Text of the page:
Now, I am lucky to have employed myself to a new job after almost eight months of being a tambay. Sadly, I can no longer afford to sit in that familiar place adjacent the mall to watch with time as people of rainbow colors comes down and around. Like the rest of the many Filipinos who rush to get home in the evening after a very tiring day at the office, I no longer have the luxury of time to eavesdrop to a kabayan’s heartfelt sharing to another or to meet another manong to share his wisdom and inspirations. I supposed somebody else now sits in that spot where I used to loiter every time the clock approaches 7 PM. I suppose the witness now gets witnessed and another soul has taken his turn to see for himself what goes beyond the fast and dry life that defines Dubai. As for me, I would say that I have learned a lot about the sacrifices and struggles of Pinoys OFW by being a tambay for so long but bravely in a sense; there is no better testament to know the truth behind the evening rush and manifold dreams of the eleven million Filipino overseas contract workers than to be ONE OF THEM. There is no better spot to appreciate their greatness and legacy to the country and to the whole world than to be IN THEIR SHOES.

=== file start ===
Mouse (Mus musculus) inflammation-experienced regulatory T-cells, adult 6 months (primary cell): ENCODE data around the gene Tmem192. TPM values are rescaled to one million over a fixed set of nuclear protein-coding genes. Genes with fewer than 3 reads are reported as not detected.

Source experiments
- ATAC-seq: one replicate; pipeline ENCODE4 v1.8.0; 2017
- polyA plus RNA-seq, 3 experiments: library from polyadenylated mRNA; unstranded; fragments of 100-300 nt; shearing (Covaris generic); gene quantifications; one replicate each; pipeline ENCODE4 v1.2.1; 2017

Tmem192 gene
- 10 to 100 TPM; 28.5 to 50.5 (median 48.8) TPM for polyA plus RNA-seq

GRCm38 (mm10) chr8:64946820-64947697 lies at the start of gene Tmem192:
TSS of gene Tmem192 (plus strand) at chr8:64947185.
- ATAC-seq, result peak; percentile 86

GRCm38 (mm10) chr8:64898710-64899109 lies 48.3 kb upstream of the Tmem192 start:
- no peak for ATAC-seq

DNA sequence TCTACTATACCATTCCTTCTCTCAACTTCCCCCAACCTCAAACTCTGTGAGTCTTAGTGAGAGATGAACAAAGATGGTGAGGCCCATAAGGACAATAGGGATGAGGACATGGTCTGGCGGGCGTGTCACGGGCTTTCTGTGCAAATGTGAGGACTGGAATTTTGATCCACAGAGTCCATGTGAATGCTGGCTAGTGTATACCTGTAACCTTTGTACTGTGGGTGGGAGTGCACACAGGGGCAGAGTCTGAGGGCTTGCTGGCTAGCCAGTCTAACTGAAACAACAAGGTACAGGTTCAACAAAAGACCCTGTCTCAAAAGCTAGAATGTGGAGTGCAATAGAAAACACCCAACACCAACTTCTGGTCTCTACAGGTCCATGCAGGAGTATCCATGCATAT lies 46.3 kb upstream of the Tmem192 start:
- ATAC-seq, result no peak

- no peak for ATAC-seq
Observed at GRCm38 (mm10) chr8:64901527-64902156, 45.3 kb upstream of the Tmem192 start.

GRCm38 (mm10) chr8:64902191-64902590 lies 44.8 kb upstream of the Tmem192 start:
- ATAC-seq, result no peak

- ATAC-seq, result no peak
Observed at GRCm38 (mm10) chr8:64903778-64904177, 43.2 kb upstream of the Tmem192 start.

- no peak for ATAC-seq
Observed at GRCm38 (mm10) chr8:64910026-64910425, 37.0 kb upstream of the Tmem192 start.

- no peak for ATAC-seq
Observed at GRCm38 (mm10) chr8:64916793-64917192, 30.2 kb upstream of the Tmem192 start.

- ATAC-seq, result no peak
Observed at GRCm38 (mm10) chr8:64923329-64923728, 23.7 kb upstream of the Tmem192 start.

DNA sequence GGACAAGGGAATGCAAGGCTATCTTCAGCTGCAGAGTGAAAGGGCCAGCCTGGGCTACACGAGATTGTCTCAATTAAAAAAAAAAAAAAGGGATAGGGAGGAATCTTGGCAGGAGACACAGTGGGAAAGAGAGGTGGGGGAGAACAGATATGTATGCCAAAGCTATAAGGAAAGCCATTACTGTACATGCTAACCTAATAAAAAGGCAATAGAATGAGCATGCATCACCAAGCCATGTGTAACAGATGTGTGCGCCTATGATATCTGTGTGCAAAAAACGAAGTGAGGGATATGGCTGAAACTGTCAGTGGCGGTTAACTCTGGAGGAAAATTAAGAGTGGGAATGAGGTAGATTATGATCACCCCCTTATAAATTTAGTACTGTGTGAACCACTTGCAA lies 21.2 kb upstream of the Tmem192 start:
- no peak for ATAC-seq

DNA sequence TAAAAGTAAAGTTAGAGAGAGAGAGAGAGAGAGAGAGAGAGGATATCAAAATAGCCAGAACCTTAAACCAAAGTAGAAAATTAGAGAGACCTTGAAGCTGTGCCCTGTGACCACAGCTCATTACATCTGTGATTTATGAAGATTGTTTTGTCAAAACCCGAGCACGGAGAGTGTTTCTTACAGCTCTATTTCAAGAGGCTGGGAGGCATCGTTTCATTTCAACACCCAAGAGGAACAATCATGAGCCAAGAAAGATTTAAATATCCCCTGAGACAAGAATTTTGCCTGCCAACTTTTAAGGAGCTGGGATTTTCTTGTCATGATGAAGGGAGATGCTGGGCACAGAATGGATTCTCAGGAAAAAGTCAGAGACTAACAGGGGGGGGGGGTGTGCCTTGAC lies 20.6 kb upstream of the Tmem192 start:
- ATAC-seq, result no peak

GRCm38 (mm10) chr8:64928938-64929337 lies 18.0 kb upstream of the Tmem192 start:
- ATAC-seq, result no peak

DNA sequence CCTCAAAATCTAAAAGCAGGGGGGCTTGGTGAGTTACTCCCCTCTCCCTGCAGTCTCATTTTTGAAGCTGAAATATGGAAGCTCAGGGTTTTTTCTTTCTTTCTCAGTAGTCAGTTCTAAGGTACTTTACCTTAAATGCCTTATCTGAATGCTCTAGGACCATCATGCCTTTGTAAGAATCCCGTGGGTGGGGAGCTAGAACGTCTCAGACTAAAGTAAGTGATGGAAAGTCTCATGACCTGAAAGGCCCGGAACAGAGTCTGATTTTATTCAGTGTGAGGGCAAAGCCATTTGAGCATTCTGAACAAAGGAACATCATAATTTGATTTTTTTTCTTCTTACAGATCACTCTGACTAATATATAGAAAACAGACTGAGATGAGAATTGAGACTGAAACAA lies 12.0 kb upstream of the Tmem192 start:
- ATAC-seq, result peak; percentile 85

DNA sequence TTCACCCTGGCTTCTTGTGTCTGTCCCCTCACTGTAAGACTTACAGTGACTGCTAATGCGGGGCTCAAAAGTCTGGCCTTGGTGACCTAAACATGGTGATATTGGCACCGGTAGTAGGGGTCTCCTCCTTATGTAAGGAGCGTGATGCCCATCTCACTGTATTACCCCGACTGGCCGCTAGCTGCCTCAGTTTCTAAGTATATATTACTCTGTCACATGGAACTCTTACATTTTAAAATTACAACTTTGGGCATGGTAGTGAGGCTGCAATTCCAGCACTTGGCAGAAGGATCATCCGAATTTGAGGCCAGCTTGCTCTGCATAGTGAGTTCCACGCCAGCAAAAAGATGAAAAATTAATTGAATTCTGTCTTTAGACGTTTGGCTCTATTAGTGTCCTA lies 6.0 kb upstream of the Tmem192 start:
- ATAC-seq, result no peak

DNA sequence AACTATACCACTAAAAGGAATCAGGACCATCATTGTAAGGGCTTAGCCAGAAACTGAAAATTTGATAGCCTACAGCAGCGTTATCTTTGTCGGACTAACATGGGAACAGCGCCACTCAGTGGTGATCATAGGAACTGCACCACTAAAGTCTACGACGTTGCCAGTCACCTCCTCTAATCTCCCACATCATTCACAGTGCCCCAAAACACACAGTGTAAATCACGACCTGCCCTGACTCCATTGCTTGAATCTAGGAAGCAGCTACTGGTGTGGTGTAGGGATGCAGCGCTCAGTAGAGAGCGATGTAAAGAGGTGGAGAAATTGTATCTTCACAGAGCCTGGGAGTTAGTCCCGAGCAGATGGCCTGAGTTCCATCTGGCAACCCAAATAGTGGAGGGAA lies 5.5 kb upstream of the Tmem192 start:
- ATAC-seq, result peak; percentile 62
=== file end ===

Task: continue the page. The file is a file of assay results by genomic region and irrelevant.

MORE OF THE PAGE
1. Thank you joining PEBA. THank you for a very nice post. Hope you'll be able to find a job soon.

  2. Huli na pala ako sa plano kong inu-nominate ka, bro. o",)

    Talagang mahusay ang post na ito! Kahit mahaba, worth namang basahin. (,"o Hooo! Ilang thumbs ba meron ako, at itataas ko lahat.

    Good luck sa job hunting, Chico.

    [Parang may dalawang words na nagkabaliktad sa first sentence ng last paragraph. I know nalito ka lang, o ako ang nalito?! 3 nights na kasi akong kulang sa tulog.]

  3. Well written like a masterpiece! Is this your entry to the PEBA?

  4. Thank you for joining PEBA...

    wish you all the best chico.

  5. We are grateful that you have find your way to PEBA, and I love reading your entry, its a beautiful work of art.

    And yes, I hope and pray na sana makakuha ka ng trabaho.

    A blessed afternoon.